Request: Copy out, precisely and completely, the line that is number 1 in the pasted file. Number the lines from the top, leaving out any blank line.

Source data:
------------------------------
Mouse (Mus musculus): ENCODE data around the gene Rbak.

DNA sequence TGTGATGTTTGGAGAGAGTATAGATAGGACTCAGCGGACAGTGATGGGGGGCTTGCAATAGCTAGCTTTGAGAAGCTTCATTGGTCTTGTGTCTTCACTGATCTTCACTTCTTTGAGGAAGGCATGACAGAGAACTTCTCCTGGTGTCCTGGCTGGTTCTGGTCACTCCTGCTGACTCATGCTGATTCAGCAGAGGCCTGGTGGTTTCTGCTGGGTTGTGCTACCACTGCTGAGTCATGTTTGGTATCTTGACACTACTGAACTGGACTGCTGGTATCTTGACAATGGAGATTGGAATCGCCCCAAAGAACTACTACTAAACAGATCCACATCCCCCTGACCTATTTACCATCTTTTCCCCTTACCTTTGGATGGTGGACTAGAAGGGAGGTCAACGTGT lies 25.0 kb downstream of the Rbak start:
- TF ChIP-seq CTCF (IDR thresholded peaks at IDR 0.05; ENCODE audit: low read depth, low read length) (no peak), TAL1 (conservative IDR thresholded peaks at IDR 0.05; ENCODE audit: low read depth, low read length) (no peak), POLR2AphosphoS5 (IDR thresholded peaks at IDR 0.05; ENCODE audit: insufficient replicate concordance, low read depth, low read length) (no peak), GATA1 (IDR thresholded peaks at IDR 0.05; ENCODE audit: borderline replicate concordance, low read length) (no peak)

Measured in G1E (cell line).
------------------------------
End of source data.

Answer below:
Mouse (Mus musculus): ENCODE data around the gene Rbak.